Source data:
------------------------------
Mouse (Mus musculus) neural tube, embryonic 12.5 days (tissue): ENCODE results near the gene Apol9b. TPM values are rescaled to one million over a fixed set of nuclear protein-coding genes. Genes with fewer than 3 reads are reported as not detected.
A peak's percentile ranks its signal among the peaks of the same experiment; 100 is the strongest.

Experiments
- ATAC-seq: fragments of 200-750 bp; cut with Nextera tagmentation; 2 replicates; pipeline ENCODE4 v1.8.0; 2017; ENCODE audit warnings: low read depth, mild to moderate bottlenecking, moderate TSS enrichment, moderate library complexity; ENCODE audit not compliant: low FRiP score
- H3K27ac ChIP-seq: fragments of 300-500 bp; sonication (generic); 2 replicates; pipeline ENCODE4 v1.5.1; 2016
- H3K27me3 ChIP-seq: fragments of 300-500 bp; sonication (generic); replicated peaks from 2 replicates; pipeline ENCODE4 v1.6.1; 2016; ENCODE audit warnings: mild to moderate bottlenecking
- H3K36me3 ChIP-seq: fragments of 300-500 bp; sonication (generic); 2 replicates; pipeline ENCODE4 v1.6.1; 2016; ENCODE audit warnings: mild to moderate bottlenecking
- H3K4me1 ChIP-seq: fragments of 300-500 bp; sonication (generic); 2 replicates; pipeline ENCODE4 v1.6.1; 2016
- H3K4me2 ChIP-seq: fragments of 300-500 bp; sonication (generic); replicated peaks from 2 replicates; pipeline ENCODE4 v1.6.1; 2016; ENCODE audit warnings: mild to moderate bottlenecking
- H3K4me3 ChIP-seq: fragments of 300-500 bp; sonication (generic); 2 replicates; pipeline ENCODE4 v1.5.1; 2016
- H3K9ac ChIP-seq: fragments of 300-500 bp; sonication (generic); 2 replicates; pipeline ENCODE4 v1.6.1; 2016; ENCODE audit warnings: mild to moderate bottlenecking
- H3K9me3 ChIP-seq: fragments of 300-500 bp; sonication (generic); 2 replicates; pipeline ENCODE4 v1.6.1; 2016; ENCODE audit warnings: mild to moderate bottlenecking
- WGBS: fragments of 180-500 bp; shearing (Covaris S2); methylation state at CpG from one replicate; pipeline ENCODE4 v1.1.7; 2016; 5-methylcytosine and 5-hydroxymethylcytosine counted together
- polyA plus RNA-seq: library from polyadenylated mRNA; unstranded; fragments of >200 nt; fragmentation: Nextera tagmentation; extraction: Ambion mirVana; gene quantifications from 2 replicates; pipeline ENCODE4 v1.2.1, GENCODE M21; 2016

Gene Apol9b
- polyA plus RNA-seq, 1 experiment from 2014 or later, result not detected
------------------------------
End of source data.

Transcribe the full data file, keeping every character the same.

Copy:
Mouse (Mus musculus) neural tube, embryonic 12.5 days (tissue): ENCODE results near the gene Apol9b. TPM values are rescaled to one million over a fixed set of nuclear protein-coding genes. Genes with fewer than 3 reads are reported as not detected.
A peak's percentile ranks its signal among the peaks of the same experiment; 100 is the strongest.

Experiments
- ATAC-seq: fragments of 200-750 bp; cut with Nextera tagmentation; 2 replicates; pipeline ENCODE4 v1.8.0; 2017; ENCODE audit warnings: low read depth, mild to moderate bottlenecking, moderate TSS enrichment, moderate library complexity; ENCODE audit not compliant: low FRiP score
- H3K27ac ChIP-seq: fragments of 300-500 bp; sonication (generic); 2 replicates; pipeline ENCODE4 v1.5.1; 2016
- H3K27me3 ChIP-seq: fragments of 300-500 bp; sonication (generic); replicated peaks from 2 replicates; pipeline ENCODE4 v1.6.1; 2016; ENCODE audit warnings: mild to moderate bottlenecking
- H3K36me3 ChIP-seq: fragments of 300-500 bp; sonication (generic); 2 replicates; pipeline ENCODE4 v1.6.1; 2016; ENCODE audit warnings: mild to moderate bottlenecking
- H3K4me1 ChIP-seq: fragments of 300-500 bp; sonication (generic); 2 replicates; pipeline ENCODE4 v1.6.1; 2016
- H3K4me2 ChIP-seq: fragments of 300-500 bp; sonication (generic); replicated peaks from 2 replicates; pipeline ENCODE4 v1.6.1; 2016; ENCODE audit warnings: mild to moderate bottlenecking
- H3K4me3 ChIP-seq: fragments of 300-500 bp; sonication (generic); 2 replicates; pipeline ENCODE4 v1.5.1; 2016
- H3K9ac ChIP-seq: fragments of 300-500 bp; sonication (generic); 2 replicates; pipeline ENCODE4 v1.6.1; 2016; ENCODE audit warnings: mild to moderate bottlenecking
- H3K9me3 ChIP-seq: fragments of 300-500 bp; sonication (generic); 2 replicates; pipeline ENCODE4 v1.6.1; 2016; ENCODE audit warnings: mild to moderate bottlenecking
- WGBS: fragments of 180-500 bp; shearing (Covaris S2); methylation state at CpG from one replicate; pipeline ENCODE4 v1.1.7; 2016; 5-methylcytosine and 5-hydroxymethylcytosine counted together
- polyA plus RNA-seq: library from polyadenylated mRNA; unstranded; fragments of >200 nt; fragmentation: Nextera tagmentation; extraction: Ambion mirVana; gene quantifications from 2 replicates; pipeline ENCODE4 v1.2.1, GENCODE M21; 2016

Gene Apol9b
- polyA plus RNA-seq, 1 experiment from 2014 or later, result not detected